Besides affecting our daily lives, GMES will provide vital information to decision-makers and business operators that rely on strategic information with regard to environmental, for instance, climate change and adaptation, or security issues.
The infrastructure needed to collect the observations used by GMES services is owned and operated either by international, European or national entities with their respective political and financial responsibilities. GMES aims at ensuring seamless data flow for sustainable services through effective coordination of all these capacities.
GMES is an initiative driven by the needs of its users, and the information it provides is freely and openly accessed. Significant impact on the economy is expected through the creation of large downstream value-adding service markets, which will grow and flourish provided that a long-term commitment to the GMES programme is secured.
What is the difference between Galileo and GMES ?
GALILEO and GMES are complementary systems making use of satellite technologies. GALILEO is essentially a satellite navigation system providing a positioning and timing services worldwide. GMES is an ‘Earth observation’ system providing information on the state and evolution of our environment and improving the security of our citizens.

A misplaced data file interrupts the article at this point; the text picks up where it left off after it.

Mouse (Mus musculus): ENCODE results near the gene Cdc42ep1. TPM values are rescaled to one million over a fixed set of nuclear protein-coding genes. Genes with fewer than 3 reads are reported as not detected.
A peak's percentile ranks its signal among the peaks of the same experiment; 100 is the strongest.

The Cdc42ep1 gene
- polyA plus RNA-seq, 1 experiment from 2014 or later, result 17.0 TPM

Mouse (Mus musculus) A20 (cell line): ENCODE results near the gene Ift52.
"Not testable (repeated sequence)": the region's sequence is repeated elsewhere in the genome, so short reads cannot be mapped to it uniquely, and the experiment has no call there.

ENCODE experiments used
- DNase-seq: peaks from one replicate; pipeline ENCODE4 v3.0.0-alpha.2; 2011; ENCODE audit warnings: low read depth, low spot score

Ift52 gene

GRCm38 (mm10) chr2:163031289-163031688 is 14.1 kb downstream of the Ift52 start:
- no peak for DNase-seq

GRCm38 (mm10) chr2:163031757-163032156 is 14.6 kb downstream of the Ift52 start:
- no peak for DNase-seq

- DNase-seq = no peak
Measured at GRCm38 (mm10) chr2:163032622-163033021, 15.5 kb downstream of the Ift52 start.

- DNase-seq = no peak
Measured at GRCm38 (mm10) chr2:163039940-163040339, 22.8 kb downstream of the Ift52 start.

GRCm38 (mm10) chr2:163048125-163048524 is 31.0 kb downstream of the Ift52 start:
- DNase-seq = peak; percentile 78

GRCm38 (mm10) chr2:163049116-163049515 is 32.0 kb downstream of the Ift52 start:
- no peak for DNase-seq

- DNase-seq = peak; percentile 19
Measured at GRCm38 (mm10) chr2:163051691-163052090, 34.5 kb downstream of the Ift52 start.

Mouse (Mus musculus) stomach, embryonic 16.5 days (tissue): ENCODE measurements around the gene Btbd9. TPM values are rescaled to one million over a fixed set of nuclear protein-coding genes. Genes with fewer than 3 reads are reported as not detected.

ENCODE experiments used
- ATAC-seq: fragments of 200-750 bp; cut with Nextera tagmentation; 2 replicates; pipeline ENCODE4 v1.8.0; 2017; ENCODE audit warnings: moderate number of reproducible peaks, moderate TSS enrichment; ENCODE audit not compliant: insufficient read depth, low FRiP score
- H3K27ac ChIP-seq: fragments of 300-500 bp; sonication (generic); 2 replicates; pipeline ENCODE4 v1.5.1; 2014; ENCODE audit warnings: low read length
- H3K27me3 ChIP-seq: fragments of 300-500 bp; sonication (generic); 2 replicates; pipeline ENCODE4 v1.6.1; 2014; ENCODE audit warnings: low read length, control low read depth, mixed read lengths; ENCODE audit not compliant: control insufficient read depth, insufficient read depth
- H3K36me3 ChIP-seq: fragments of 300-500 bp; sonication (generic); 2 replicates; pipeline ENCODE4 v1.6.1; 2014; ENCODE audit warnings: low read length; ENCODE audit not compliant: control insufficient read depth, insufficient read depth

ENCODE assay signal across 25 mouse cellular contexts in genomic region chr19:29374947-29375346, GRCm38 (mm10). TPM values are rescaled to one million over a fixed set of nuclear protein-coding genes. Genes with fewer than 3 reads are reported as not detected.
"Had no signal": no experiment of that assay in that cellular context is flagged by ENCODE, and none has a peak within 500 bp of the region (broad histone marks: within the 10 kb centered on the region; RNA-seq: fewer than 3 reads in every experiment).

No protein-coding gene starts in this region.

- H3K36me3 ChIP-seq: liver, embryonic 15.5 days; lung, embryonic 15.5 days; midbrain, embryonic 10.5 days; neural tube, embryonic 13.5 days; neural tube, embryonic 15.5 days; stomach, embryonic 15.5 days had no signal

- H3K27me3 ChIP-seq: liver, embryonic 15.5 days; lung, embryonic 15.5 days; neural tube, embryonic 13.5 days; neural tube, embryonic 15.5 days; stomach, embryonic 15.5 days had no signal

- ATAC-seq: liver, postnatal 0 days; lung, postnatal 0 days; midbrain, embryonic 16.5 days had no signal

There are other Earth-observation systems. What is the added value of GMES ?
Earth observation services already exist in Europe, but they are dispersed at national or regional level. With the exception of meteorological services, they cannot guarantee the long-term service availability and sustainability of timely and reliable information that GMES will provide. Further, in order to respond to ever growing challenges of global safety and to develop strategic policy options, such as climate change, Europe needs a well-coordinated, fully reliable Earth observation system of its own. GMES is that system.
What is at stake with GMES ?
Initially developed as a scientific project ten years ago, GMES needs to evolve into a fully mature operational service system.
This requires: a sustainable programme including long-term funding commitment; a robust governance structure; and tailor-made legislative and regulatory framework notably designing a data policy that stimulates jobs and growth.
Deciding not to implement a sustainable GMES programme would undoubtedly cause a significant loss of opportunity for Europe, in terms of the money already invested so far, the loss of market opportunities and stimulus for innovation as well as a loss of worldwide influence through a strong knowledge base in such strategic areas as climate change and global stability.